You may have completed a degree, certificate or certification in Software Development and now you want to know where to go from here. Well, the good news is your opportunities will not be limited. Programming knowledge and skills can carry you into a number of career paths, some technical and some not. It really depends on what you want to pursue. Also, don’t fear if you start on a career journey and decide it is not the match for you, your technical skills can also help you transfer between career paths.
8 Career Paths You Can Take With Software Development Skills
People often assume that a career as a Software Developer means landing an entry-level position and then climbing the ladder to management and senior-level roles where your salary grows alongside the number of people who report to you. However, the skills of a Software Developer are much more expansive than that and can translate into a variety and technical and non-technical careers. So while you may start out as a Computer Programmer or Technical Support Engineer you can easily grow your career into a sales-focused role, data science role or you can also stay a super technical developer; whatever works for you!
1. Technical Support Engineer
Technical Support Engineers provide the front line customer support for software services or products. They need to address specific customer needs and challenges with software product users and, as such, benefit from programming knowledge and how it applies to the service or product they are supporting. Technical Support Engineers must also work closely with software developers to solve customer issues.
2. Web Developer
3. Business Analyst
Business analysts identify the business change needs and recommend solutions in a way all stakeholders understand. The business analyst role is connected to the IT sector as their solutions involve improved technology. With experience and training, Business Analysts can grow into project management roles.
Gain The Technical Skills You Need To Land The Job You Want
Our Software Developer Foundations course provides the introductory skills you need to start transitioning into any of these Software Development career fields.
4. Application Developer
Application Developers develop, create, and modify general computer applications software or specialized utility programs. They are also responsible for analyzing user needs to craft new or improved software solutions. These solutions can often be customized to specific clients to improve operational efficiency. This role can often grow into a supervisory role; with a team of computer programmers reporting to an Application Developer.
5. Technical Account Manager
Technical Account Managers provide “white glove support” to customers. Their role is to ensure that customer concerns and challenges are addressed in a timely fashion. Technical Account Managers often work in tandem with a more technical resource to solve customer issues, which makes technical programming knowledge an asset.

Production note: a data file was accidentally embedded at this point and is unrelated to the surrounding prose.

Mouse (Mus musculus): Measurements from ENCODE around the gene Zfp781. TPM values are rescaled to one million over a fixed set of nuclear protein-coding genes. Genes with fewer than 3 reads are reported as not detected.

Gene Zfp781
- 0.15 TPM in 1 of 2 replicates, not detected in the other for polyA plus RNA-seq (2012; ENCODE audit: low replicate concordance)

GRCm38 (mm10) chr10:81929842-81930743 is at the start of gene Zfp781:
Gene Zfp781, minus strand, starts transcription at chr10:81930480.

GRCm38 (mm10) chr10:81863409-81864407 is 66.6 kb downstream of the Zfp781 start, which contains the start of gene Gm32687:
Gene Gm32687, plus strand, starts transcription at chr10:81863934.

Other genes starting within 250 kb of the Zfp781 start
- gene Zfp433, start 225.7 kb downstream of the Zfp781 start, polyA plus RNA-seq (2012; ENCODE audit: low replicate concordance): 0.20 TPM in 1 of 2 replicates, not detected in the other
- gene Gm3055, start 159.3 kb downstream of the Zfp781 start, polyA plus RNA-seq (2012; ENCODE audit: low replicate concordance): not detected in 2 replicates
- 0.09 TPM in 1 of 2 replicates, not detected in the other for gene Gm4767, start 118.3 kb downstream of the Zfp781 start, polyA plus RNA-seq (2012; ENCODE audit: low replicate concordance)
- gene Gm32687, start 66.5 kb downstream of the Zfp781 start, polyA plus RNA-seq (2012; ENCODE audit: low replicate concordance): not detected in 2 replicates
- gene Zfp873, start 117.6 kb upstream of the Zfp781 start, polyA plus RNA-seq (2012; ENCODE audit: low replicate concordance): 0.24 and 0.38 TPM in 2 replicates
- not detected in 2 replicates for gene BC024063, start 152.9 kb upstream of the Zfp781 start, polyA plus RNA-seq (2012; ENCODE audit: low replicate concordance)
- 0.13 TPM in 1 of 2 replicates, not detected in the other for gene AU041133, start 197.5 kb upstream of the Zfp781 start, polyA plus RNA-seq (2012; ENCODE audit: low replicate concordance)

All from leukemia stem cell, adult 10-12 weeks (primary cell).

6. Software Engineer
Software engineers are the creative minds behind computer programs. They must identify the core functionality that users need from software programs. Software engineers must also determine user requirements that are unrelated to the functions of the software, such as the level of security and performance needs.
7. Sales Engineer
A Sales Engineer is a salesperson who has a deeper technical understanding of a software product. They work in tandem with Software Sales personnel to convert prospective customers into actual customers. Very often a Sales Engineer is responsible for giving demonstrations of the features and functionality of a software product. Sales Engineers need strong customer facing skills and, unlike their technical Software Engineer counterparts, they do not spend the bulk of their time in technical code.
8. Data Engineer
A data engineer creates and maintains analytics infrastructure. They build, maintain, and operate databases and large-scale processing systems, and create data processes. A data engineer uses data to help a machine perform its duties. While a data scientist helps ask the right questions, a data engineer helps gather and collect the answers in addition to storing and processing them.
Python is an open-source tool and has a large community base that is made up of both developers and data scientists. This community allows users to bring problems and questions to a group of diverse and skilled minds to uncover solutions faster.
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All salary information was derived from Indeed.